By Tyler Estep, The Atlanta Journal-Constitution #atlanta-ga
Spills were reported at 19 different sites throughout the county last Thursday, when the remnants of Hurricane Sally dumped as much as six inches of rain in the area. But a majority of the spill volume — 2.1 million gallons — occurred at one problem-plagued location near Lithonia.
The site off Meadow Creek Path had already seen spills of 9.2 million and 6.9 million gallons earlier this year.
Stormwater intrusion frequently causes issues with DeKalb’s aging sewer infrastructure. Rain makes its way into the system through things like cracked pipes, fills everything up and pushes untreated sewage out of manholes and other structures.
But DeKalb officials said the issue has been exacerbated at the Meadow Creek Path location, which is around the corner from the county’s Snapfinger Advanced Wastewater Treatment Facility. Because an updated facility is being built at the site, one of its clarifier tanks is currently out of commission, reducing the storage capacity at the plant, officials said.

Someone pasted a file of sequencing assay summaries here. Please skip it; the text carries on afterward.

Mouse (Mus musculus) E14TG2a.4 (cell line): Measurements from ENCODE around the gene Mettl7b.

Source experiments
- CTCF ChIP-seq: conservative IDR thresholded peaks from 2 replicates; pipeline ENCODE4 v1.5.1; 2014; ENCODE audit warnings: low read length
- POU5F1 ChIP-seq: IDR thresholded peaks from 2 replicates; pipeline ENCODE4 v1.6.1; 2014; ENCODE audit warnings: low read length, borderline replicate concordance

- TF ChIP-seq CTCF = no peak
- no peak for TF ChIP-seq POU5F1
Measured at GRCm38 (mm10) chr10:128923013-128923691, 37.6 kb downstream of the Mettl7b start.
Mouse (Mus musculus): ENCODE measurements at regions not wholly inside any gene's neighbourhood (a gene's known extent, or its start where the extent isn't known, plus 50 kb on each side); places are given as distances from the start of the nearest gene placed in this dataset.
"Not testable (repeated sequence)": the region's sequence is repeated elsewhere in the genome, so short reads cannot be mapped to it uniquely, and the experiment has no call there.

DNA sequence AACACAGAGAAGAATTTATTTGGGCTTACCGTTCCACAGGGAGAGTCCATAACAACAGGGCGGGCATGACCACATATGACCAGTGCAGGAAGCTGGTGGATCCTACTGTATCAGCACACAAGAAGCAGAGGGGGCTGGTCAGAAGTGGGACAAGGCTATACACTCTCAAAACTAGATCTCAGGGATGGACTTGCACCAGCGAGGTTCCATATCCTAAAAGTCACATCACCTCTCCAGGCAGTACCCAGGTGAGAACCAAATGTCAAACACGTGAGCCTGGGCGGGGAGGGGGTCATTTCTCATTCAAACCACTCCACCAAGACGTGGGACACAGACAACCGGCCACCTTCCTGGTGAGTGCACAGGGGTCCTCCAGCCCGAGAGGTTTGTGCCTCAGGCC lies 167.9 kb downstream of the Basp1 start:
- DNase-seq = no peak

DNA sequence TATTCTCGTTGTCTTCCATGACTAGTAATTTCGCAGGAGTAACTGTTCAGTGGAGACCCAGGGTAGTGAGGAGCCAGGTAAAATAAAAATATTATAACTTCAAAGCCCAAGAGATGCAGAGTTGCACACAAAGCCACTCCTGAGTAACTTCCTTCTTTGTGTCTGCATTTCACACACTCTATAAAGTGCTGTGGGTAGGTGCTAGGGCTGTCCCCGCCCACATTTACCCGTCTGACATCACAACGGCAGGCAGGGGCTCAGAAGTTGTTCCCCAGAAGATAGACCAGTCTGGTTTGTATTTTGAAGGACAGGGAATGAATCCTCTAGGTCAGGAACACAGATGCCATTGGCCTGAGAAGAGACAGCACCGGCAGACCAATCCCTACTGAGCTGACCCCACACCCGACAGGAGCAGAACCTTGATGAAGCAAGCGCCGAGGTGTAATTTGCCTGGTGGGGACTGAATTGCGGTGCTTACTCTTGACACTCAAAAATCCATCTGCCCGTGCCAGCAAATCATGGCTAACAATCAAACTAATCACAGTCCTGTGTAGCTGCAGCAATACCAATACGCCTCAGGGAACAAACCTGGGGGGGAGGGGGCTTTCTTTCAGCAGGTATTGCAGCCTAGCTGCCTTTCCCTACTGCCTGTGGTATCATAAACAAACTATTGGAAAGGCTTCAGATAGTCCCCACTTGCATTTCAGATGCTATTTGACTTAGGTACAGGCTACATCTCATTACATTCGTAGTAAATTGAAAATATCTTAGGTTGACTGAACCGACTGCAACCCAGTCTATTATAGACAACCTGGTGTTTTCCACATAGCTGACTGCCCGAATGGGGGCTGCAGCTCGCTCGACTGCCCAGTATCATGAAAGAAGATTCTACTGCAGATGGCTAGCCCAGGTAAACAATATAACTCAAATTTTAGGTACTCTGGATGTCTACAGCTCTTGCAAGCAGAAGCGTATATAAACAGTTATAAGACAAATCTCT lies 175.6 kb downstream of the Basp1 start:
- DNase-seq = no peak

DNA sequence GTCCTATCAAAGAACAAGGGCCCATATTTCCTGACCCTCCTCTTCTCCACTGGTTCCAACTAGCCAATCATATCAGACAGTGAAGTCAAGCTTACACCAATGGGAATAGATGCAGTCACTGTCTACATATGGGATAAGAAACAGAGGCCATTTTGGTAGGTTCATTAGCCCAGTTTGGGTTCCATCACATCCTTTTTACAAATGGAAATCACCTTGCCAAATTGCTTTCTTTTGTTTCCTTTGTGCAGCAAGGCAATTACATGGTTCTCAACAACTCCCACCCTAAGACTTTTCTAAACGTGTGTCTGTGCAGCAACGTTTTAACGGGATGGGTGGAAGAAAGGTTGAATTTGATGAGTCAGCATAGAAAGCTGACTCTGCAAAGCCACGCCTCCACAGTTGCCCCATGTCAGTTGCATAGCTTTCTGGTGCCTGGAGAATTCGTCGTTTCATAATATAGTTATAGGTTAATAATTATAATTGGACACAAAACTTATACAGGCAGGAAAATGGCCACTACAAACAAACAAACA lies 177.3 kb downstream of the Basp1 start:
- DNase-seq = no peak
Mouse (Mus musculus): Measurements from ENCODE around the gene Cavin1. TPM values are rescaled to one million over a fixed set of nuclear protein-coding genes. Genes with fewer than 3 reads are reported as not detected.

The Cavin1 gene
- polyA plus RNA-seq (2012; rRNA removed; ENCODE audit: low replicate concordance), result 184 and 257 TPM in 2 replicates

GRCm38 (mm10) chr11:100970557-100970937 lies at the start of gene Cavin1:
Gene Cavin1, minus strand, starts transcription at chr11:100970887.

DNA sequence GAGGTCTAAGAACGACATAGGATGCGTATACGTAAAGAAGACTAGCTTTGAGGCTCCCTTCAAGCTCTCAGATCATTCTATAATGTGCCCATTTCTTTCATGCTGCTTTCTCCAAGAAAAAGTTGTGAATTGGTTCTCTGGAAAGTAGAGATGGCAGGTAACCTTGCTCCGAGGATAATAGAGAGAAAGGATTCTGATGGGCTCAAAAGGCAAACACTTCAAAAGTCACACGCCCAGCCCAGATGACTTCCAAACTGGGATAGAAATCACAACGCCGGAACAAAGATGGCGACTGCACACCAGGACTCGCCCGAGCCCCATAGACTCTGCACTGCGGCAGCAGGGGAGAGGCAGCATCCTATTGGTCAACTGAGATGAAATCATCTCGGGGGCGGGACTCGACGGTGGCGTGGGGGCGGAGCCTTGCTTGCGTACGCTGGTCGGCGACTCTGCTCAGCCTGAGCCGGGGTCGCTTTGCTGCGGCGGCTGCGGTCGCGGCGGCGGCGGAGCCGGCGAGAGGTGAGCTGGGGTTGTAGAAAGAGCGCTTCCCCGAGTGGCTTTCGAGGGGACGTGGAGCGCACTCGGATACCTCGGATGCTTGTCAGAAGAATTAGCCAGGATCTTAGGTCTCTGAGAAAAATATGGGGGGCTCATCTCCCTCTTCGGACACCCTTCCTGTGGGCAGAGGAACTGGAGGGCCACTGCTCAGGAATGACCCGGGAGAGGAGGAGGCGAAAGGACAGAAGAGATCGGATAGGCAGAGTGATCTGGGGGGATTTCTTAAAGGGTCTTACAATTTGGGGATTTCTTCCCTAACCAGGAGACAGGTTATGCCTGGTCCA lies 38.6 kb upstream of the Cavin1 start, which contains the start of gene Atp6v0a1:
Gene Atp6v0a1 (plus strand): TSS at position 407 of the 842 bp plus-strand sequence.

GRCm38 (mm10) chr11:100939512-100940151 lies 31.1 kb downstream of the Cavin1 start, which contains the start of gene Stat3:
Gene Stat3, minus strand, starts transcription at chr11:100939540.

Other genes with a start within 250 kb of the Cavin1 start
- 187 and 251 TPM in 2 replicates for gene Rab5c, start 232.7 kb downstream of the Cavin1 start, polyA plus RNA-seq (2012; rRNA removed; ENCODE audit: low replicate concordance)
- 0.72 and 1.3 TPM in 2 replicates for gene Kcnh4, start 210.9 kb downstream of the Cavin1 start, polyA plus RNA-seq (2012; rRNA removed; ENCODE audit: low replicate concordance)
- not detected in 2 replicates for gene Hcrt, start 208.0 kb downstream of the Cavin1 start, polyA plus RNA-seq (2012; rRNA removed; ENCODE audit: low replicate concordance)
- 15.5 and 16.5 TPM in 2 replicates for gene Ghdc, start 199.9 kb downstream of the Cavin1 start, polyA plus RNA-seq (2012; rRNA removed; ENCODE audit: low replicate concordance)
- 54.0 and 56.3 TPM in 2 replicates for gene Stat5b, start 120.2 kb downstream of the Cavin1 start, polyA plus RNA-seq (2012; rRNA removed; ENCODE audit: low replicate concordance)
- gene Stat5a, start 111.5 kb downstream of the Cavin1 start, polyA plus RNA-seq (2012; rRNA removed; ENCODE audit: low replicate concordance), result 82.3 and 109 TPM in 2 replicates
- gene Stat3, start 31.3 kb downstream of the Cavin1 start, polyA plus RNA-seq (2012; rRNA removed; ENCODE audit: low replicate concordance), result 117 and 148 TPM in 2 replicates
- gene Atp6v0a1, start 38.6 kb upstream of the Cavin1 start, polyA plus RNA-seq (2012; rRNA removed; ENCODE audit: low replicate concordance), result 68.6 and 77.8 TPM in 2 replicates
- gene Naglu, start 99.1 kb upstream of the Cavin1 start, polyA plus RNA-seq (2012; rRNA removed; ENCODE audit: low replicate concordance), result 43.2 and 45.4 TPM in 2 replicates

“While the current plant functions effectively during normal operations,” the county said in a news release, “the elimination of a redundant clarifier reduces the plant’s ability to manage excessive flows during storms.”
The new Snapfinger plant is currently scheduled to be completed in 2022, several years beyond the original target.
DeKalb County has been under a federal consent decree to repair its sewer system and reduce spills since 2011. Mismanagement and corruption left little accomplished for the first several years of the agreement and, while progress has been made under the administration of CEO Michael Thurmond, the county was still a long way from meeting the requirements when the original deadline passed in June.
A modified consent decree is currently being negotiated.